The first problem we tried to tackle was the old one about being swamped by different-minded individuals.
There was no formal way of preventing people from entering the group, we just hoped that if we didn’t like someone’s politics then the rest of the group would agree and that person wouldn’t be let in. Obviously this was not very satisfactory. Some thought we shouldn’t let SWP members in, for example, because they were actively pro-statist/authoritarian and they might try to hijack the group. Others thought we should let them in as long as they didn’t stray out of line too much or try to push their politics down our throats, thus causing interminable political arguments. Others thought we should let them in since they were militant workers. (None of us considered the politics of the SWP to be revolutionary, by-the-way.)
This problem was never satisfactorily resolved; the reason being that it lies at the crux of the argument over whether a rank and file group can be revolutionary. That is, whether a group that attracts an increasing number of non-revolutionaries (i.e., reformist-minded workers) can remain revolutionary in all its publications and interventions.
Our temporary resolution of the problem was to print our basic aims and principles in the bulletin and hope the ‘wrong sort’ of people wouldn’t want to join anyway!
It has been argued by revolutionaries that we should set up groups, encourage people to join and hopefully their experience and learning in the group will turn them into revolutionaries. This might be alright if you have a hierarchical Party of thousands and are recruiting one or two people a month. But if a drastically smaller group (a few people), with egalitarian methods, recruited that many people as members each month then they would soon find themselves outweighed by the new recruits and unable to brainwash them fast enough to keep the group on its original lines!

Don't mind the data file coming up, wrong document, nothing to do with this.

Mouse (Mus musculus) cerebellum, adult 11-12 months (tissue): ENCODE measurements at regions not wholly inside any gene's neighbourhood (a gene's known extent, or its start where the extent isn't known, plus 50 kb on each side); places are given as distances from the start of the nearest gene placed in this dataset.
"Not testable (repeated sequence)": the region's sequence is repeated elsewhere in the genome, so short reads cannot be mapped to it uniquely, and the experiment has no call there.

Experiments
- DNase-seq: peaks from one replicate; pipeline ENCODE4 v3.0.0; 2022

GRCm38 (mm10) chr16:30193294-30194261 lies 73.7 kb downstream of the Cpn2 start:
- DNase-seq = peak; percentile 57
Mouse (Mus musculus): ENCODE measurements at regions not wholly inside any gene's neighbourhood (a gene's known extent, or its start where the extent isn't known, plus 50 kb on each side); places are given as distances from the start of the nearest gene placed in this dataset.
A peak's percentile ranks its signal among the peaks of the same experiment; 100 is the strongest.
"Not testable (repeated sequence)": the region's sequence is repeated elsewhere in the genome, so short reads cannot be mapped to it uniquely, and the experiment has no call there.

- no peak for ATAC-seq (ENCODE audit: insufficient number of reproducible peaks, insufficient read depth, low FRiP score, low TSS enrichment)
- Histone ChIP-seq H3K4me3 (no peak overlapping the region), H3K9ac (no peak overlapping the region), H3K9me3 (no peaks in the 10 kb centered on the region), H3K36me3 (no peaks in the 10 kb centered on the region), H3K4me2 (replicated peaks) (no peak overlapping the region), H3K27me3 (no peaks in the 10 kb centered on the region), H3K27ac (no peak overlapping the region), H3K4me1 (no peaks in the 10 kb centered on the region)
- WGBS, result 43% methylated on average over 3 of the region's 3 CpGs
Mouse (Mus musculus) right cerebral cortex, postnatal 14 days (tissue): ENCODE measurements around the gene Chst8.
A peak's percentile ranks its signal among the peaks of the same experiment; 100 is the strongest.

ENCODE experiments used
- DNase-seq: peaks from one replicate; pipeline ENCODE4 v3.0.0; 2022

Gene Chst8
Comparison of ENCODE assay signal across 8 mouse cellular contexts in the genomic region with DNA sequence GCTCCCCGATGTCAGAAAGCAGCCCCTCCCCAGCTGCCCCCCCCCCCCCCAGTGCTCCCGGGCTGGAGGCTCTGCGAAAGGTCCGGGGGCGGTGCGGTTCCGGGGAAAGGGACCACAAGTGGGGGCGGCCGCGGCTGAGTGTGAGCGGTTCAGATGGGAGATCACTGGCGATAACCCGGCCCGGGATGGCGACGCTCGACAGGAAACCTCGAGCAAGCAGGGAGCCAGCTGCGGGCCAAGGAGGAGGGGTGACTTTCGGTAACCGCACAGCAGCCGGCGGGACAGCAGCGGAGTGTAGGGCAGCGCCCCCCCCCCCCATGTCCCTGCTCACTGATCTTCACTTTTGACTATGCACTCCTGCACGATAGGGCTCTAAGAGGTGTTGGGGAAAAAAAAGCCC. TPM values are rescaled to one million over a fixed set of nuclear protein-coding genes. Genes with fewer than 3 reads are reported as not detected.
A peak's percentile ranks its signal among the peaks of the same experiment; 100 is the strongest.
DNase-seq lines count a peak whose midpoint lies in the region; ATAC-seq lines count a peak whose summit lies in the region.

We have enough reformist organisations around already; we don’t want to inadvertently create any more.
However, CWG did not need to recruit many more members for it to fall apart over its own internal contradictions. Fortunately, the trotskyist tendency went first, and the group retained its fragile stability for a while.
We already had UCW shop stewards in our group, this irked the anti-union tendency of course, but we thought we could work with them, as long as they realised the dangers of their position. However, it meant having disagreements, for example, over who we should target with our propaganda. For instance, there was a plan to leaflet a UCW Conference and make interventions at meetings. I argued that it was pointless to argue with the UCW when the ordinary membership weren’t there to hear us. Also, I didn’t want to recruit any more shop stewards into the group. I lost the argument, but no one went in the end anyway. The question never arose at subsequent Conference times.